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the climate of the Indies are unfavourable to that
austerity of life, and that spirit of order for which
the first monastical institutions were character-
ized; and when we cross the mountainous de-
serts of Mexico, we regret that those solitary
asylums in which the traveller receives assistance
from religious hospitality in Europe, are no
where to be found.

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which they possess on manufacturing industry. The mountains of the New Continent, like the mountains of the old, contain iron, copper, lead, and a great number of other mineral substances, indispensible to agriculture and the arts. If the labour of man has in America been almost exclusively directed to the extraction of gold and silver, it is because the_members of a society

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act from very different considerations from those. which ought to influence the whole society. Wherever the soil can produce both indigo and maize, the former prevails over the latter, although the general interest requires a preference to be given to those vegetables which supply nourishment to man, over those which are merely objects of exchange with strangers. In the same

manner, the mines of iron or lead on the ridge of

the Cordilleras, notwithstanding their-richness, continue to be neglected, because almost the

whole attention of the colonists is directed to veins of gold and silver, even when they exhibit on trial but small indications of abundance; Such is the attraction of those precious metals which by a general. convention have become the representatives oflabog; and subsistgngg, » 5

No doubt the Mexican nation can procure, by means of foreign commerce, all I the articles which are supplied to them by their own coun-' try; but in the midst of great wealth ‘in gold and silver, want is severely felt whenever the commerce with the mother country, or other parfs of Europe or Asia, has sufi'ered-4anyinterruption, whenever a war throws obstacles in the way _of maritime communication. FromiQ5 to 30 millions of piastres are sometimes heaped up in Mexico, while the manufacturers and miners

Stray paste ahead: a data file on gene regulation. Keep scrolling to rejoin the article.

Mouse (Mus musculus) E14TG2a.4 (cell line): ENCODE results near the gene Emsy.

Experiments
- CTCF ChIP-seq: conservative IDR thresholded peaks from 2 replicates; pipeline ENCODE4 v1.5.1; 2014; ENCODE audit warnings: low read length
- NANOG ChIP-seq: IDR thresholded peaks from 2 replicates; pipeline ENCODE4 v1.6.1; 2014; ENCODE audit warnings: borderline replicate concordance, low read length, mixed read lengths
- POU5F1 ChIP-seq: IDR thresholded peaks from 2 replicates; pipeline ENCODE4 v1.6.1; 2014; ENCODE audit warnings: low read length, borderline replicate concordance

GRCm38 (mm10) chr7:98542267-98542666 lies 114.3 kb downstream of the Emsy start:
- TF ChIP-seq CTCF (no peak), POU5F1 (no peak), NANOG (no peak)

are suffering from the want of steel, iron, and

mercury. A few years -before my arrival in

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1300. In those times, when there 1s a total stagnation of foreign commerce, the Mexican industry is awakened for a time, and they then begin to manufacture steel, and to make use of the iron and mercury of the mountains of America. _ The nation is then alive to its true interest, and feels that true wealth con-sists in the abundance of objects of consumption, in that of things, and not in the accumulation of the sign by which they are represented. During the last war but one between Spain and America, they began to work the iron mines of Tecalitan, near Colima, in the intendancy of Guadalaxara. The tribunal de mimria expended more than 150,000 francs in extracting mercury from the veins of San Juan de la Chica; but the effects of so praise-worthy a zeal were only of short duration ; and the peace of Amiens put an end to undertakings which promised to give to the labours of miners a more useful direction for the public prosperity. The maritime communication was scarcely well opened, when they again preferred to purchase steel, iron, and mercury in the markets of Europe.

In proportion as the Mexican population shall increase, and from being less dependent on Europe, shall begin to turn their attention to the great variety of useful productions contained in

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er-mr. x1.] KINGDOM OF NEW SPAIN. l07

the bowels of the earth, the system of mining will undergo a change. An enlightened administration will give encouragement to those labors which are directed to the extraction of mineral substances of an intrinsic value ,- individuals will no longer sacrifice their own interests and those of the public to inveterate prejudices; and they will feel that the working of a mine of coal,'iron, or lead may become as profitable as that of a vein of silver. In the present state of Mexico, the precious metals occupy almost exclusively the industry of the colonists ; and When, in the subsequent part of this chapter, we shall employ the word mine (real, real de minas), unless the contrary is expressly stated, a gold or silver mine is to be uniformly understood. Having been engaged from my earliest youth in the study of mining, and having myself had the direction for several years of subterraneous operations, in a part of Germany which contains a great variety of minerals, I was doubly interested in examining with care the state of the mines and their management in New Spain. I had occasion to visit the celebrated mines of Tasco, Pachuca, and Guanaxuato, in which last place, where the veins exceed in richness all that has hitherto been discovered in other parts of the world, I resided for more than a month ; and I-had it in my power to compare the ‘difl ferent methods of mining practised in Mexico,

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